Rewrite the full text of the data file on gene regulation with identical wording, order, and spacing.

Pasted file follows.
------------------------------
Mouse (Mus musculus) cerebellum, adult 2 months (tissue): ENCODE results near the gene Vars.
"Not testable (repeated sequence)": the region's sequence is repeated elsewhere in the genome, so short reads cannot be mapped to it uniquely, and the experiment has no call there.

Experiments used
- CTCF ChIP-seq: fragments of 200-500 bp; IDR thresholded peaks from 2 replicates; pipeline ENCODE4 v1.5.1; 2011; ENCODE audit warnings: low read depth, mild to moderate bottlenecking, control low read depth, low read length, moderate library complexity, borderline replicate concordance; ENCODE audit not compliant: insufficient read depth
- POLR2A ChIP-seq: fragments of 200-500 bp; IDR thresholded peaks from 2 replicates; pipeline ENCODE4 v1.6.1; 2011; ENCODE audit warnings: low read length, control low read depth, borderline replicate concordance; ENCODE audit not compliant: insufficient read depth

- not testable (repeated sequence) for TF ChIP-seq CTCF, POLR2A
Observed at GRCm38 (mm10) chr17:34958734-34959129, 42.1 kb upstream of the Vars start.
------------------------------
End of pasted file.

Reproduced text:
Mouse (Mus musculus) cerebellum, adult 2 months (tissue): ENCODE results near the gene Vars.
"Not testable (repeated sequence)": the region's sequence is repeated elsewhere in the genome, so short reads cannot be mapped to it uniquely, and the experiment has no call there.

Experiments used
- CTCF ChIP-seq: fragments of 200-500 bp; IDR thresholded peaks from 2 replicates; pipeline ENCODE4 v1.5.1; 2011; ENCODE audit warnings: low read depth, mild to moderate bottlenecking, control low read depth, low read length, moderate library complexity, borderline replicate concordance; ENCODE audit not compliant: insufficient read depth
- POLR2A ChIP-seq: fragments of 200-500 bp; IDR thresholded peaks from 2 replicates; pipeline ENCODE4 v1.6.1; 2011; ENCODE audit warnings: low read length, control low read depth, borderline replicate concordance; ENCODE audit not compliant: insufficient read depth

- not testable (repeated sequence) for TF ChIP-seq CTCF, POLR2A
Observed at GRCm38 (mm10) chr17:34958734-34959129, 42.1 kb upstream of the Vars start.